Betterpress: the fine print about fine printing
by Costanza Ognibeni
Right in the middle of the hustle and bustle of Rome’s Piazzale della Radio, between ‘rione’ Ostiense and the popular Marconi area, there is a small enchanted place where present and past do not entertain a deleterious relationship, but merge in harmony and create a new present, made possible by the rediscovery of the finest human skills, aided by the best tools that cutting-edge technology can provide.
Betterpress opened in an old butcher shop. It is a crown jewel of fine printing, and a museum of typography where vintage machines have found their new home, surrounded by large drawers full of type – the movable type used in Gutenberg’s time for a technique that has become known as letterpress printing.
After a few pleasant hours in the company of two of the founders, Francesca Colonia and Giulia Nicolai, we can attest that what they do at Betterpress is much more than just a job.
Less quantity, top quality: these four words could sum up your philosophy. What is the reality of that?
Betterpress focuses on fine printing, and thus embraces the field of micro-publishing. We do not source materials made for long print runs, and we concentrate our energy on projects with a very limited print run because we like to focus on quality. We see quality as an aspect of the end result, but also of the productive process leading to it: the care and dedication we put in this job are a “corner of happiness” where we rediscover our relationship with machines, but most importantly with other people. In fact, all of our projects require collaboration, both in defining the initial concept and in developing it. Just like you need more than two hands to operate a piece of big heavy machinery, you need to merge more than one idea to think and create something beautiful for a special occasion.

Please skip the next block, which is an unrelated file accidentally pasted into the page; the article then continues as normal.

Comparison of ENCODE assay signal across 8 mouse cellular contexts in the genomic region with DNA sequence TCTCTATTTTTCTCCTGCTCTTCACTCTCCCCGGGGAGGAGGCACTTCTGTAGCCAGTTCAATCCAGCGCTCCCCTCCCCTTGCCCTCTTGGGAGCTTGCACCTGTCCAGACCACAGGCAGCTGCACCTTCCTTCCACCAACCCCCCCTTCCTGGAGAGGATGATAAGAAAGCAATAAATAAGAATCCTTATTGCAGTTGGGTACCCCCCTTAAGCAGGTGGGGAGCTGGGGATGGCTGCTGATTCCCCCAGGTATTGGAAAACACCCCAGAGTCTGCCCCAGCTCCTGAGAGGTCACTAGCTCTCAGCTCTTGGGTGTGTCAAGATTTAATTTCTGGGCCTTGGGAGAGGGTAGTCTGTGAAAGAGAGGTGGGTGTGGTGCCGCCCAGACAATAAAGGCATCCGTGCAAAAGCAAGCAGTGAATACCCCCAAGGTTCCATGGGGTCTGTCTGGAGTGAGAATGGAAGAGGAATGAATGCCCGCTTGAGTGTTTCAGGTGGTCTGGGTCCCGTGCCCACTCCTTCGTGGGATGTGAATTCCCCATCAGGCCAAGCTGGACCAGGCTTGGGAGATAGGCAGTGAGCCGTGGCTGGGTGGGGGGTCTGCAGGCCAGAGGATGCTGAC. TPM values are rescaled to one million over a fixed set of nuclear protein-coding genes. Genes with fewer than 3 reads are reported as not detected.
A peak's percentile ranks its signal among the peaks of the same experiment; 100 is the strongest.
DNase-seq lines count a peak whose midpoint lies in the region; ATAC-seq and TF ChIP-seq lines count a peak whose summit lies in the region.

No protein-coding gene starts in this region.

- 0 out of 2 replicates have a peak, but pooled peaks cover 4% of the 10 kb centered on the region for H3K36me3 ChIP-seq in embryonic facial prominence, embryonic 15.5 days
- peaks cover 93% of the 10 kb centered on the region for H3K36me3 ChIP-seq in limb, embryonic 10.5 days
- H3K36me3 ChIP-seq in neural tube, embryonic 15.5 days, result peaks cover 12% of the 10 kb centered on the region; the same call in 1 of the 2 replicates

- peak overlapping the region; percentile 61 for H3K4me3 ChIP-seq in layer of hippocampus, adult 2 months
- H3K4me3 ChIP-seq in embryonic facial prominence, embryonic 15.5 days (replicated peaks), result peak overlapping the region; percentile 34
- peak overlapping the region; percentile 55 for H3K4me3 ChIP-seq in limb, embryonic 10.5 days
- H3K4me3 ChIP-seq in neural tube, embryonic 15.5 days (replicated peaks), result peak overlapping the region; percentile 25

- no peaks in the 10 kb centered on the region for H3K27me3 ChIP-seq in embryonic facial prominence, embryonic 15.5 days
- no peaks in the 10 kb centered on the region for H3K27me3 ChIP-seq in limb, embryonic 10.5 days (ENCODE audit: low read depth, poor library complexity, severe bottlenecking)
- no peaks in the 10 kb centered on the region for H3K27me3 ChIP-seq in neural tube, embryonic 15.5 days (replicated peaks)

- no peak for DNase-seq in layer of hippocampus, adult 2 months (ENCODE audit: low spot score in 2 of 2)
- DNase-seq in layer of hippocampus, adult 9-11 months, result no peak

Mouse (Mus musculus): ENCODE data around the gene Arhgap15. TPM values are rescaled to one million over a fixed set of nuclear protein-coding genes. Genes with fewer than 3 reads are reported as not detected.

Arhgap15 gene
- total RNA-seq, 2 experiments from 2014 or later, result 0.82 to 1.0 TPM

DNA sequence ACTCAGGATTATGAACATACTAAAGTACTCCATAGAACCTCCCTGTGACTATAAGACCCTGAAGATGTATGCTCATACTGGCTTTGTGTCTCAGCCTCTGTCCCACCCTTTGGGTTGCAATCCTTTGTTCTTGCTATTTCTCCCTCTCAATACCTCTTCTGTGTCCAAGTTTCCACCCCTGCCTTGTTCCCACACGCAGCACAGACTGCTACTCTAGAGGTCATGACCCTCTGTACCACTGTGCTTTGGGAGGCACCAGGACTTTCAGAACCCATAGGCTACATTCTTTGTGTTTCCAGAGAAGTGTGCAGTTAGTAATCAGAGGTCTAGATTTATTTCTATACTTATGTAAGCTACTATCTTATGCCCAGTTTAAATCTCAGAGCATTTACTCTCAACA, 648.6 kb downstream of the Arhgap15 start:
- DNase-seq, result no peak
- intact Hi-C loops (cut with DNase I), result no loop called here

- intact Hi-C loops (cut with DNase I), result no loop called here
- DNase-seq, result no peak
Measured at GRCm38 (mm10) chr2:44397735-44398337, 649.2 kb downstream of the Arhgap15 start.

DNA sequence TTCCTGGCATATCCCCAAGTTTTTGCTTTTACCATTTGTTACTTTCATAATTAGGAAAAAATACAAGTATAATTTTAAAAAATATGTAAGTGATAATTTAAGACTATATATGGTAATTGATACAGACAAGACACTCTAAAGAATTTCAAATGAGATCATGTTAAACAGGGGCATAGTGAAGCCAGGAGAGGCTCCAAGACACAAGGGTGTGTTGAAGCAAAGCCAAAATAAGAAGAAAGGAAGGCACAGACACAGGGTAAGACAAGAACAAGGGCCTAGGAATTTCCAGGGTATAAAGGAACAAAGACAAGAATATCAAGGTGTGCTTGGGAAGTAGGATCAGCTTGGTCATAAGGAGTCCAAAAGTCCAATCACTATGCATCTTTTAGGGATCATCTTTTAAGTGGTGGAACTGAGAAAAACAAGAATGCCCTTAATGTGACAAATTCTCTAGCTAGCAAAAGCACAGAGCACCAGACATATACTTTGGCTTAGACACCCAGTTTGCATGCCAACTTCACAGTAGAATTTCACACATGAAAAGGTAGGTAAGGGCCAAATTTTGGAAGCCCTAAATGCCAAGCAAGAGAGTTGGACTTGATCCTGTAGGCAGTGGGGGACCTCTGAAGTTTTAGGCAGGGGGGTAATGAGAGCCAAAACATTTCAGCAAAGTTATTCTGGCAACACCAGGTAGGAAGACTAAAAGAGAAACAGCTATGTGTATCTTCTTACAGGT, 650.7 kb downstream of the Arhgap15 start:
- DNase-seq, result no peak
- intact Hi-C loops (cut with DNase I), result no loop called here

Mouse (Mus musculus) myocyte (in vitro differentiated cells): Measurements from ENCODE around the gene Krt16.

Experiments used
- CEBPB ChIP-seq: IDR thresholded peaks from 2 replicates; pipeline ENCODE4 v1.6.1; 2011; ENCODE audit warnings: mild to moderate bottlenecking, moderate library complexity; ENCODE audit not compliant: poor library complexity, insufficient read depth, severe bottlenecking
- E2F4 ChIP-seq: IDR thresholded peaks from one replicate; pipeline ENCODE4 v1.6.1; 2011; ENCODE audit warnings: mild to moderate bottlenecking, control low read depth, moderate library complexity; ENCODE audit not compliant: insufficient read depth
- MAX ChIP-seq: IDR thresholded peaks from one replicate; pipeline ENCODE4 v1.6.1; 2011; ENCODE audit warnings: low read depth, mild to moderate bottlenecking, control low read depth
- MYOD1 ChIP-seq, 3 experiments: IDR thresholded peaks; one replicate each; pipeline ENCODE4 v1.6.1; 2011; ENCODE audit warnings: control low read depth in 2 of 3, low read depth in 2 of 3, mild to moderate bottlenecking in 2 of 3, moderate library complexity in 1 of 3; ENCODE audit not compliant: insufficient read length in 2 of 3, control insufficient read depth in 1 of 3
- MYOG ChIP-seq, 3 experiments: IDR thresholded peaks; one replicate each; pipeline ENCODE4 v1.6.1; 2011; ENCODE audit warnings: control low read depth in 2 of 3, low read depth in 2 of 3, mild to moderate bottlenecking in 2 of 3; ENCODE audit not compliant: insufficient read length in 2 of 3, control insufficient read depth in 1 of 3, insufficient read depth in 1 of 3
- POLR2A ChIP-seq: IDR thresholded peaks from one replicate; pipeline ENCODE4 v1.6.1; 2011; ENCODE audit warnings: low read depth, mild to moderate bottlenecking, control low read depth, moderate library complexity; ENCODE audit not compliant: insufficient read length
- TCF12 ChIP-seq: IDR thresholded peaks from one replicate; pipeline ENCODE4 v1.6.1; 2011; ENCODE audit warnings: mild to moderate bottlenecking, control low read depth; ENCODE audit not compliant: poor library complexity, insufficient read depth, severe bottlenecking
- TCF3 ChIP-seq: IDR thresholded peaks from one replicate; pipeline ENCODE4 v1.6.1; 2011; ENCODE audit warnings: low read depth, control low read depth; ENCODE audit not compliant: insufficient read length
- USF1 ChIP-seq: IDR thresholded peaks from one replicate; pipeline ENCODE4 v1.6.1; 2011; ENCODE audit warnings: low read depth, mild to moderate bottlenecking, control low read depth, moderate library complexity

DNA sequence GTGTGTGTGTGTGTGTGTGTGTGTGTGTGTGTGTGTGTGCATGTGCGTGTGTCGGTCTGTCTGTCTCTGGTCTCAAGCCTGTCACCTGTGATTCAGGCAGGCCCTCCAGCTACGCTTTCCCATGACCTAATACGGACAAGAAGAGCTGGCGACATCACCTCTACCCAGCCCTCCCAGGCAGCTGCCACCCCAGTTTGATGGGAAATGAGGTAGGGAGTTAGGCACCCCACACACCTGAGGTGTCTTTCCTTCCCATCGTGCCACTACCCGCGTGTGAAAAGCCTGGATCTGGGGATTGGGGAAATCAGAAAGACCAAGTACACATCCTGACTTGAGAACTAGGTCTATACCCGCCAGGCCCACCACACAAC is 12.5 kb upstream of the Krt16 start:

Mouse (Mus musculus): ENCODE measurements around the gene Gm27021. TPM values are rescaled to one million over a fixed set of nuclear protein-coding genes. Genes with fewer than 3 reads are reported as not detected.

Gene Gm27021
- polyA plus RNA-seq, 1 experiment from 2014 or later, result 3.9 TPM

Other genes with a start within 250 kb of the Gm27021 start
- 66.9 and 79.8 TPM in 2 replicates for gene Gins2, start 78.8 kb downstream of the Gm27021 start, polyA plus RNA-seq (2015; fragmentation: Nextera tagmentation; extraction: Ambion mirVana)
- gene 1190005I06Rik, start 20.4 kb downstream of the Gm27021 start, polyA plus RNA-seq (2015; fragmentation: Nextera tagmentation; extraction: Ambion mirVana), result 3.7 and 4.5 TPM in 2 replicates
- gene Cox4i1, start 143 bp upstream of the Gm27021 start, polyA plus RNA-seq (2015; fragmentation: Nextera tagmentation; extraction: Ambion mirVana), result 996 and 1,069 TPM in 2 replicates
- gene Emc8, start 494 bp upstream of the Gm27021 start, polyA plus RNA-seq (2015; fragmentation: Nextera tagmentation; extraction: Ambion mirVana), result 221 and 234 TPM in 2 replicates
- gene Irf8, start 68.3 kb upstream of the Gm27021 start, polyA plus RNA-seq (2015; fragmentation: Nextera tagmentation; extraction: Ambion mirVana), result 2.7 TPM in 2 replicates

How did you get the idea of giving a re-interpretation of the past through modern eyes?
We were in deep need of a truly creative endeavor – and by “creative” we don’t mean creating something out of thin air: we believe that every creation is the result of a transformation that starts from something that already exists, which is processed through modern knowledge, with a pinch of imagination, and gains a new identity. We wanted to apply this principle to reality, and that is how Betterpress was born.
Thanks to modern technology, a machine that was designed a century ago for a single purpose can be used today in a completely different way, while still maintaining the same mechanisms. One hundred years ago, these were the fastest and most innovative printing machines available, and were meant for long print runs. Today there are more effective technologies on the market to print large numbers of copies, but these machines can be reinvented and used for a new purpose: to work at a slower pace – a pace that allows one to think.
You combine the warmth of relationships and human touch with the cold individualism of digital technology. What is your motivation?
We want to “do” something, also to improve in other areas where that activity is not required directly. It’s like learning a new alphabet that allows you to be more confident in everything else: being aware that the objects around us exists because there was a “before”, and knowing firsthand what that stage is like, is an additional tool for knowledge, allowing us to work better.
Technology now often offers paper-less and ink-less solutions to avoid ecological issues. What alternative solutions do you suggest in this sense?
What we make can be seen and touched: paper and ink are fundamental ingredients to us, which we work by hand or with manual machinery that requires only our own physical and intellectual energy. We make limited print runs: we steer clear of large quantities or mass products, and are closer to the world of crafts and unique pieces.
Our equipment does not need electricity and does not pollute; we are always looking for non-toxic materials, and substitute everything we can with less harmful alternatives: we use oils (citronella oil, petroleum jelly, etc.) instead of solvents; we chose new inks with fewer toxic agents – both for people and for the environment – over old-generation products; we recycle and make paper for printing, and so on.